Hataway most recently worked as a 4-H extension agent in Appling County, Georgia. She has a bachelor’s degree in agriculture education from Auburn University and a master’s degree in education from University of New England.

Hataway is a native of Wetumpka, Alabama. She is married to Eric, and they have three children, Macy, Baker, and Tate.

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Brown named as Florida Young Peanut Farmer of the Year

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Tyler Brown of Jay, Fla., receives the Farm Credit – Florida Peanut Producers Association Young Peanut Farmer Award during FPPA’s annual meeting, Feb. 22, 2018, in Marianna, Fla. Pictured left to right: Brown and Mike Digmon, regional lending manager of Farm Credit of Northwest Florida.

The Florida Peanut Producers Association recently held their 43rd Annual Membership Meeting, Feb. 22, 2018, at the Jackson County Agricultural Complex, Marianna, Florida. Many farmers from across the state attended and heard presentations on association activities, a farm bill update and a peanut supply and demand update.

Mike Digmon, regional lending  manager of Farm Credit of Northwest Florida presented the Young Peanut Farmer of the Year award to Tyler Brown, Jay, Florida.

Brown started farm on his own in 2005, beginning with watermelons but moved to growing peanuts in 2012 on 70 acres and plans to expand in the future. He also maintains a small commercial herd of cattle. Brown has been working in peanuts all his life. He began working full-time in 2007 with a local peanut and cotton farmer where they farm more than 1,000 acres.

Brown enjoys experiencing the crop progression, from planting a seed in May to the harvest in September. He has always wanted to be a farmer, even though people encouraged him to pursue other options. Growing up surrounded by agriculture in Santa Rosa County has given him a lifelong appreciation for farming.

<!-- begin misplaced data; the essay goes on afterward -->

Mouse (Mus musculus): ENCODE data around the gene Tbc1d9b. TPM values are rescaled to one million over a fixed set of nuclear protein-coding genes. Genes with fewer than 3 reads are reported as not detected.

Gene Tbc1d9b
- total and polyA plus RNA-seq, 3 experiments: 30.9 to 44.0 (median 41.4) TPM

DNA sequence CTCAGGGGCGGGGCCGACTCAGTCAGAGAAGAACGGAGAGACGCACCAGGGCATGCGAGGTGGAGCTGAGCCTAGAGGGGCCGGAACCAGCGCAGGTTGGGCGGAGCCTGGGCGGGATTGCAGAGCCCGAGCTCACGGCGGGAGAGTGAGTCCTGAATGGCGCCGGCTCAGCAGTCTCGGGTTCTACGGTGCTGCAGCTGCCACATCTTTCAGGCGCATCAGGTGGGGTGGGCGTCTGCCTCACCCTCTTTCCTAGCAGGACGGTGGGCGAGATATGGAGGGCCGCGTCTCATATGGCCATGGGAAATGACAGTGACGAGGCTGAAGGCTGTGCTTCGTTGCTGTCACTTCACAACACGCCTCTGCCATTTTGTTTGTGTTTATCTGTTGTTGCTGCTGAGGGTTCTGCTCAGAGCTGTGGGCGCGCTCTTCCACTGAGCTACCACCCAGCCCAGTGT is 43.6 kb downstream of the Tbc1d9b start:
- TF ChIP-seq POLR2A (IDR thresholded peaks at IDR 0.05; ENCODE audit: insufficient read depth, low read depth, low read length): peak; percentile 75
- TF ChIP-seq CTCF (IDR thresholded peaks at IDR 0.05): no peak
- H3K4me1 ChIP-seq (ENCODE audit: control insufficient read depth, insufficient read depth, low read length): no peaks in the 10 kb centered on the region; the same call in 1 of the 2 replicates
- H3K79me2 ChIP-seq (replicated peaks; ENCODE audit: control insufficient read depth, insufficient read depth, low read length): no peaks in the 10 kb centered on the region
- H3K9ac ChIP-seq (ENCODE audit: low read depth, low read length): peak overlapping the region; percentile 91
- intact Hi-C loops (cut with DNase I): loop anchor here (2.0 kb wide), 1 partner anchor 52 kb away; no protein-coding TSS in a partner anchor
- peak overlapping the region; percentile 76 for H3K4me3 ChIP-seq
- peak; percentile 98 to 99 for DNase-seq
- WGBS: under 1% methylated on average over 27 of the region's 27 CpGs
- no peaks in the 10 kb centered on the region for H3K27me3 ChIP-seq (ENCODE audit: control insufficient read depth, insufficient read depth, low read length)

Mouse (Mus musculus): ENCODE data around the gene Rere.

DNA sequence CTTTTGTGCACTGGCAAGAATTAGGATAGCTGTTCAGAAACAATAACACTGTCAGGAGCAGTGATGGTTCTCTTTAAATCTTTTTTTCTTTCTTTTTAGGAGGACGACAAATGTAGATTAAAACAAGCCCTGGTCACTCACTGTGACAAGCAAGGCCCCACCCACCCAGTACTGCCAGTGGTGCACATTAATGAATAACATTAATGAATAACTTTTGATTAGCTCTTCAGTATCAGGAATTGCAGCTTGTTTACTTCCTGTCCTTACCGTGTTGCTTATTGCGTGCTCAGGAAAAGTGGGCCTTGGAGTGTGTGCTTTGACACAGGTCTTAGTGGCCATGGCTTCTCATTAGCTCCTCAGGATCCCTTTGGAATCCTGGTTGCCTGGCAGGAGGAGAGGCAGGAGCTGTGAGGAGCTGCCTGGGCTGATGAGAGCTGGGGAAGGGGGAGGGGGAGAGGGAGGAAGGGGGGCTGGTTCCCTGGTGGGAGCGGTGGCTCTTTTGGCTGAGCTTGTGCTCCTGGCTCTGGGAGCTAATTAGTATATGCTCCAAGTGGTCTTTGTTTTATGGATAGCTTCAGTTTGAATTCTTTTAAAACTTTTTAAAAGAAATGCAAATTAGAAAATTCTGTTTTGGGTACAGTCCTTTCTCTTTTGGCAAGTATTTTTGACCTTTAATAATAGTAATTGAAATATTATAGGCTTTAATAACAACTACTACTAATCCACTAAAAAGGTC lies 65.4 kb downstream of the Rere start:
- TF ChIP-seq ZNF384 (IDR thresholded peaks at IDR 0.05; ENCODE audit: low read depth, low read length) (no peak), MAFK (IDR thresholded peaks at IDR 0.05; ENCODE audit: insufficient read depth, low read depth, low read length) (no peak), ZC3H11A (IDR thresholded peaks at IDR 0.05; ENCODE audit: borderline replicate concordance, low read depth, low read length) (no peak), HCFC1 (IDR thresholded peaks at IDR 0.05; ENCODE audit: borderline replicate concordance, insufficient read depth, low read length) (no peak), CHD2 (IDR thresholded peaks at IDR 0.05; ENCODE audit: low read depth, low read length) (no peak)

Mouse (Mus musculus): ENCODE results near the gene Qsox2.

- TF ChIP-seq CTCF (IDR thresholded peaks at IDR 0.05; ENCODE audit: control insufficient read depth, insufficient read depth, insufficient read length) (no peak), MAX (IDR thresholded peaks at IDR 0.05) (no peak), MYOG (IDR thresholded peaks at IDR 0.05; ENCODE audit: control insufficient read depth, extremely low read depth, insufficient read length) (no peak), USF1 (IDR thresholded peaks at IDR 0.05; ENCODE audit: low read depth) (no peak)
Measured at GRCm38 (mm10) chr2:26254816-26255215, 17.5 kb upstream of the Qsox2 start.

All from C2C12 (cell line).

He is also dedicated to serving his community. Brown currently volunteers with the local FFA Alumni association and serves as captain for the Jay Volunteer Fire Department. In 2014-16, he participated in the Florida Farm Bureau Young Farmer and Rancher Leadership Team and has also participated in the EscaRosa Young Farmer and Rancher Leadership Team and served on the Farm Credit Nominating Committee.

Brown says farming keeps him busy, but giving back to the community is important and has really helped him.

Farming has changed dramatically since he started. Technology, in terms of seed and equipment has become more complicated. He says environmental concerns have greatly increased, and farmers are actively doing more with less.  Brown says that tightening up pesticide and fertilization application rates have a positive impact for the environment and for the farmer’s bottom line.

He is impressed by the accuracy of precision agriculture, and how the planting of peanuts has become more fine-tuned, and how swath control on sprayers saves money, time, and overspray. Brown has readily adopted best management practices (BMP) and has signed up through the Florida Department of Agriculture and Consumer Services BMP program.